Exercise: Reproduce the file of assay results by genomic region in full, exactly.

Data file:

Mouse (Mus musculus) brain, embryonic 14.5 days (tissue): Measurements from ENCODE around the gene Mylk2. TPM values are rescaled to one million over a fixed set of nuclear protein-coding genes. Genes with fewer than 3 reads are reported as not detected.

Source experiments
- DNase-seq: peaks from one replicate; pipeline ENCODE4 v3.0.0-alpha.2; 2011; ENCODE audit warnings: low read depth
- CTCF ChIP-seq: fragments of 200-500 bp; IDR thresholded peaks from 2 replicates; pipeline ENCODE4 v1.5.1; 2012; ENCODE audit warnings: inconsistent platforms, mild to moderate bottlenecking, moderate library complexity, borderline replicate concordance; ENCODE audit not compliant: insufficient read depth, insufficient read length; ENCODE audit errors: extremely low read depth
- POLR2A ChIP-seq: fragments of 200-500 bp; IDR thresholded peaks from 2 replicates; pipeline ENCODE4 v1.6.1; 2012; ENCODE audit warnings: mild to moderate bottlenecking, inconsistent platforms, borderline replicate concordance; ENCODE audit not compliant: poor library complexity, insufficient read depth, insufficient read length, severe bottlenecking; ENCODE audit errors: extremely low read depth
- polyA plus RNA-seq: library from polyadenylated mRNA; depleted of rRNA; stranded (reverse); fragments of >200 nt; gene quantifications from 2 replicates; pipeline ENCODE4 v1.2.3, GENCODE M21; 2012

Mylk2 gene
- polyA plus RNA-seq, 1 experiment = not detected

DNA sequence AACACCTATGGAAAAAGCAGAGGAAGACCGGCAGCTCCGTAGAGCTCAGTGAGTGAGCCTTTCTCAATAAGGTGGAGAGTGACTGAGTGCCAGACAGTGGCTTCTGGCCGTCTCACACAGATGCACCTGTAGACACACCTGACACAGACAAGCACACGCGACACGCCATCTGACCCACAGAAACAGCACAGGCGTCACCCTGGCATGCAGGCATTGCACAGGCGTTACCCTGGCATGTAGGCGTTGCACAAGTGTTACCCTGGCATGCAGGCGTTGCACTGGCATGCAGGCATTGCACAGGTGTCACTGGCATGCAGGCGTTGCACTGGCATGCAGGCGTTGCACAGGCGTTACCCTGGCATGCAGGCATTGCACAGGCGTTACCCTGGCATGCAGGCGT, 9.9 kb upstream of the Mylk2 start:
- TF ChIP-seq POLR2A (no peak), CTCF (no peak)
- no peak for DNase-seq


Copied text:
Mouse (Mus musculus) brain, embryonic 14.5 days (tissue): Measurements from ENCODE around the gene Mylk2. TPM values are rescaled to one million over a fixed set of nuclear protein-coding genes. Genes with fewer than 3 reads are reported as not detected.

Source experiments
- DNase-seq: peaks from one replicate; pipeline ENCODE4 v3.0.0-alpha.2; 2011; ENCODE audit warnings: low read depth
- CTCF ChIP-seq: fragments of 200-500 bp; IDR thresholded peaks from 2 replicates; pipeline ENCODE4 v1.5.1; 2012; ENCODE audit warnings: inconsistent platforms, mild to moderate bottlenecking, moderate library complexity, borderline replicate concordance; ENCODE audit not compliant: insufficient read depth, insufficient read length; ENCODE audit errors: extremely low read depth
- POLR2A ChIP-seq: fragments of 200-500 bp; IDR thresholded peaks from 2 replicates; pipeline ENCODE4 v1.6.1; 2012; ENCODE audit warnings: mild to moderate bottlenecking, inconsistent platforms, borderline replicate concordance; ENCODE audit not compliant: poor library complexity, insufficient read depth, insufficient read length, severe bottlenecking; ENCODE audit errors: extremely low read depth
- polyA plus RNA-seq: library from polyadenylated mRNA; depleted of rRNA; stranded (reverse); fragments of >200 nt; gene quantifications from 2 replicates; pipeline ENCODE4 v1.2.3, GENCODE M21; 2012

Mylk2 gene
- polyA plus RNA-seq, 1 experiment = not detected

DNA sequence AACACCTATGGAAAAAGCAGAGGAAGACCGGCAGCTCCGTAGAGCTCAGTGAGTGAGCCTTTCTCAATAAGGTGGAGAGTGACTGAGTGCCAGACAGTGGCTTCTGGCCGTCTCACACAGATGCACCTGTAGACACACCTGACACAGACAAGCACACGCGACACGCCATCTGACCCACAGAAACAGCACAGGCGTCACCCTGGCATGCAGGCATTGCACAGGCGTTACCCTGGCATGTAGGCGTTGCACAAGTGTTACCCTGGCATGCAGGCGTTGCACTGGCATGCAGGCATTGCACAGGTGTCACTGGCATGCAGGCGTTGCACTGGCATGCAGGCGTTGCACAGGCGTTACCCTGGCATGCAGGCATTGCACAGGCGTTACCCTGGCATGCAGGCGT, 9.9 kb upstream of the Mylk2 start:
- TF ChIP-seq POLR2A (no peak), CTCF (no peak)
- no peak for DNase-seq